“I found it quite triggering,” Renata now admits. “I just had so many attachments to the place and memories of this weird, lost, very drunken-fuelled time of my life.” We both bemoan the changes that have befallen the area in recent times, the loss of “so many amazing characters,” as she says (though only one of us continues to live on the road).
When she finds herself sparingly on K’ Road these days, she enjoys the experience. “It’s very nostalgic. I’ll go and sit in Lim Chhour [Foodcourt]. At least the Wine Cellar is still there. We ended up there after the album release party, and it was just…mental,’ she adds, saying the last word in an affected English accent.
Renata’s debut album was perhaps so assured because it was so securely tied to a specific place. Venus Is Home takes its name and spirit from her late grandmother, who passed away in 2020, but it’s also about Maungaturoto, her grandparent’s hometown and where most of her whānau still resides.
It was a highly personal album (“I’m so lucky my Nana Venus lives up the road” must have been an aching lyric to sing during a period of mourning) but also a distinctly Aotearoa album, one with a deeply felt sense of rural life in the country. Maungaturoto looms large on the album, from lyrical references to the local Four Square to the overarching sense that all of the tracks were being blissfully played live from Renata’s family porch.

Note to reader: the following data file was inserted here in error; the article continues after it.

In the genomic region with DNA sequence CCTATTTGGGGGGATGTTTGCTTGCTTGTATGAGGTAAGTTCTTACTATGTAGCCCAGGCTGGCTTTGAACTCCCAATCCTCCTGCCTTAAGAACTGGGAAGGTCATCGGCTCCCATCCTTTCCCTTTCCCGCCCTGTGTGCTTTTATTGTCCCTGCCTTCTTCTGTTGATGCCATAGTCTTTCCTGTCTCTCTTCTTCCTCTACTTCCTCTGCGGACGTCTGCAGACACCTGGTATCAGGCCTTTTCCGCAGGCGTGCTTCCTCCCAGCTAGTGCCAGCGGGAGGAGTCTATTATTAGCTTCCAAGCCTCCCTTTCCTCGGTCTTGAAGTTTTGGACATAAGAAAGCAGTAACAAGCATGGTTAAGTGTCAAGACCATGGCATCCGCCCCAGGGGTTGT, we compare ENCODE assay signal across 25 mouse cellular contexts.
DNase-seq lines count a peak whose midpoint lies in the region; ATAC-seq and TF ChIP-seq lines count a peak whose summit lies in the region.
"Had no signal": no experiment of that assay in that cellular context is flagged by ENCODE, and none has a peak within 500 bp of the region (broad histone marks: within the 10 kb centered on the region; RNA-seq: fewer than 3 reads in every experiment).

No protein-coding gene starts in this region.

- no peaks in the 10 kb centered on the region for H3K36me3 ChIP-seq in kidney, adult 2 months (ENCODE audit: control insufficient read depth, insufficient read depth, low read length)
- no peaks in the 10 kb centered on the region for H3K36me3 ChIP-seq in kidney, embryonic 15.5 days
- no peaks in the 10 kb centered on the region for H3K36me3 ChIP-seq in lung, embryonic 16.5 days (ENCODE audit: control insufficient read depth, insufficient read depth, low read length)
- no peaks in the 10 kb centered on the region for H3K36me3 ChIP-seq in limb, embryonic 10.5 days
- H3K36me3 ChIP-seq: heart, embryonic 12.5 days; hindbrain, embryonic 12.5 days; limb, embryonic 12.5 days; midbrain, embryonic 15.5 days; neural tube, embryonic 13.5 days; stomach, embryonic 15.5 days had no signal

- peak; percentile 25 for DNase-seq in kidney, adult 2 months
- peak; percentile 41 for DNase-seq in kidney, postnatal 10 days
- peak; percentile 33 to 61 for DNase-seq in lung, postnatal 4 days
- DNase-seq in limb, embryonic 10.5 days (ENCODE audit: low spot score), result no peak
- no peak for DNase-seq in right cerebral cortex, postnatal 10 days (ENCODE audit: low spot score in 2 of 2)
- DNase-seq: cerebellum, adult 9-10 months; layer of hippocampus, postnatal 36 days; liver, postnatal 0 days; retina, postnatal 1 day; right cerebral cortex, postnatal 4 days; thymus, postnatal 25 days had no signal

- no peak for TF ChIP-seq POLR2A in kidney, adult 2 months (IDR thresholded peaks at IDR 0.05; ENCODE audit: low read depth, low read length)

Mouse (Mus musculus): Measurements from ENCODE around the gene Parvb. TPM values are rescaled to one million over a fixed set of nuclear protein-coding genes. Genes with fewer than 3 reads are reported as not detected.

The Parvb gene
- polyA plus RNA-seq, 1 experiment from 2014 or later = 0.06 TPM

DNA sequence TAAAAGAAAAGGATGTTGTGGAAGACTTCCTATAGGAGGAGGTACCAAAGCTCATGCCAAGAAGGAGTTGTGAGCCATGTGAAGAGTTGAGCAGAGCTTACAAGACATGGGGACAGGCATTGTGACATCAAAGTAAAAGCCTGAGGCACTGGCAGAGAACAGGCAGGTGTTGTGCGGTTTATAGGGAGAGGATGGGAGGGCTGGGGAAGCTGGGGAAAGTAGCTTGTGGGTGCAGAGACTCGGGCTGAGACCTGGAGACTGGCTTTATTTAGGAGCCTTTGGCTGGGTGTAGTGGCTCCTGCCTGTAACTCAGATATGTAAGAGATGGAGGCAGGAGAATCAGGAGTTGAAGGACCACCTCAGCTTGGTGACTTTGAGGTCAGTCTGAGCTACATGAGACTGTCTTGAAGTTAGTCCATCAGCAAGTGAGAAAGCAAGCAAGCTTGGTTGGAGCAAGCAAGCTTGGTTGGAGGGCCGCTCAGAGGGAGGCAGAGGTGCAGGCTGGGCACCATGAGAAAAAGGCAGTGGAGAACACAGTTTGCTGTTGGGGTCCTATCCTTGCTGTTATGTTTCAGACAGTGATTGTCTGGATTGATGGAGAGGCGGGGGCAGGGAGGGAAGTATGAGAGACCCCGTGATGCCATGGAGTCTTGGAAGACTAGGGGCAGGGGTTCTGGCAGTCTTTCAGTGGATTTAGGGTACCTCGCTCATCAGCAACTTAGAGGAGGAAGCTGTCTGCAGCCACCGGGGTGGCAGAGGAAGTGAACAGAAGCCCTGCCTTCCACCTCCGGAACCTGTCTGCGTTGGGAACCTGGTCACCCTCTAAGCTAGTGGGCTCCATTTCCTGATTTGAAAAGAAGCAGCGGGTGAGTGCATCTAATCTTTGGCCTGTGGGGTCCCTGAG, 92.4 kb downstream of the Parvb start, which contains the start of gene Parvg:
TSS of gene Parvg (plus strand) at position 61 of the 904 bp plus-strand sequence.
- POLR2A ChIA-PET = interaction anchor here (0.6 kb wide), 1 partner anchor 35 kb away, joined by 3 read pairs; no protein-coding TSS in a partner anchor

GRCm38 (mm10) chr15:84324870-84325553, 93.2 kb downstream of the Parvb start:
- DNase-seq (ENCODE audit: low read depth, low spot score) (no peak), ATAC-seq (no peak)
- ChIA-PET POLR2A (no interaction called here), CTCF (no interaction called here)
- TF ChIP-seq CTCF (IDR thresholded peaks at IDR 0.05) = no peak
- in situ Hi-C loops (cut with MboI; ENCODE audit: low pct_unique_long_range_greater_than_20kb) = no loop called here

Maybe that’s why Renata’s second album is conspicuous for its lack of specificity; when you’ve written about your grandmother and her hometown on your very first album, it’s difficult to follow the emotional weight of that with a similar artistic endeavour.
“I think that was just a natural progression of wanting to lift out of the town,” Renata acknowledges. Even in the music video for “Unchained”, one of Not Your Cupid’s highlights (“it’s probably one of my favourite songs on the album,” she says), Renata rides a bus but its destination is unclear – it could be any gently weaving country road in the entire country.
If she was going to record an album somewhere else in the world, though, where would it be? What place could even come close to Maungaturoto in instilling such inspiration in her music? “I’d love to write in Rarotonga. I’ve got family friends that are from there,” she says. (“I loved a man from the islands / An island so far away from me,” she crooned on the Venus Is Home South Pacific ballad “Island Time”.)
“I’d love to do Ireland, and then I’d love to do Italy and Spain. The Mediterranean really – hot!” Perhaps owing to talking to someone from there, she also mentions Scotland as a potential source of inspiration. “Castles and cliffs and the ocean, but [in] some weird, isolated town.” (Venus Is Home reminded me of Vashti Bunyan’s wondrous Just Another Diamond Day, the debut album by the English 60s folk singer-songwriter who fled London’s suffocating music scene to travel to the Scottish countryside on an extended pilgrimage, the result a collection of songs so tender and pastoral and tranquil.)